Forum Documentation Showcase Pricing Learn more

Does an autobind "workflow" always make a change in the database before a custom workflow based on a change in the input value pulls from the database?

I have a custom workflow that needs the updated value from the database that is linked to the autobind in order to calculate correctly, so it is vital that the autobind updates the database BEFORE the custom workflow (on “an input’s value is changed”) runs.

Does anyone know the answer?

I don’t know the answer, but could you instead reference the input’s value? …instead of referencing that same value in the database?

Yes, I could do it that way. A little more work, as the input reference would have to be changed in each of the 3 instances. Thanks.

1 Like

Makes sense.

We’ve done a lot with timing logic and my best guess is that autobind should work faster, on average, than the database lookup, but it’s probably not guaranteed to always be first. As such, the timing would probably work out 95 to 99.9% of the time, but not 100%. Just my educated guess though.

1 Like

Would adding a short “pause before next workflow” work to guarantee that the autobind is done before updating the data?

Also, am thinking about repeating the workflow calculation “Only when” the sum of the repeating group is not the total value in the database. A second bite at the apple, if you will.

In theory, adding a short pause between the two will increase the likelihood that the first one finishes first. That said, I believe the “add a pause” only pauses items on the front-end and doesn’t change database writes, etc. I could be wrong around this 2nd part though.

The only way to really know for sure whether a pause is needed or how much of pause is to actually run it a bunch of times and keep track of how often the 1st step finishes before the 2nd. One thing we’ve learned from experience is that flows that work under normal load with a very high degree of frequency sometimes break down when the server is under load. In other words, the server’s behavior changes when it’s at max capacity so if it’s something critical it may be worth trying to find a way to test with a server that’s at capacity.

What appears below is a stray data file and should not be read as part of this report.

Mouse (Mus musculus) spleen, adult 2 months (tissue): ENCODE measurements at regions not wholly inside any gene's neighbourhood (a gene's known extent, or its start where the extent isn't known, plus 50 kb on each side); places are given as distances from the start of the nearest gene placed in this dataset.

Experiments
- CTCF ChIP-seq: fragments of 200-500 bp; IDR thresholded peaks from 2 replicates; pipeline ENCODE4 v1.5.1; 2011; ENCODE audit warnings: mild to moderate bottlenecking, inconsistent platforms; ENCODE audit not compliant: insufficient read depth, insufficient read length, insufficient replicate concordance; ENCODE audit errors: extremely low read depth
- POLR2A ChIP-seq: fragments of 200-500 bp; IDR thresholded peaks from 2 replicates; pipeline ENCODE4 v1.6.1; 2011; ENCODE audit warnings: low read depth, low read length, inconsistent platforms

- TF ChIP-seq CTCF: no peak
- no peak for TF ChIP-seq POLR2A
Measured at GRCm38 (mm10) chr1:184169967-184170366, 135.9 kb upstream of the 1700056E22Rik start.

Adding another workflow to run as you’re talking about is usually a good solution in my experience. I’d start with that approach unless you seem some other reason not to. I can imagine many scenarios where that would be more than sufficient.

I should mention if you wanted to keep an input field in sync with the database, you could also run a workflow to update the database anytime the field is no longer focused (or similar). As part of this, you could have the workflow run 2 actions and put a pause between them which, I believe, Bubble interprets to mean you want the actions run in series and not in parallel. I don’t know whether this solution would make sense for your scenario, but figured I’d mention it in case it’s helpful.

1 Like

No, adding a pause affects back-end not even a little bit, in my experience. Yes, someone knows the answer. Let me know if it’s me :slight_smile:

  1. Create custom event with your calculations (after change) image
  2. Add a listener in any workflow (could be your workflow button, the “do when input’s value changes” or a “do every”.
    image

Should do the things you need the things to do. Let me know if it worked or if you want me to check it out.

2 Likes

This also superworks. For now. You do

  1. image

  2. you have to copy/paste this expression from the DESIGN panel (you can’t access it from the workflow and “buyer beware” this may break in the future as I’ve heard that it isn’t “officially supported”. But credit to @petter who is a god to me now for teaching me this. (P.S. don’t use “this input” but the actual name of the input)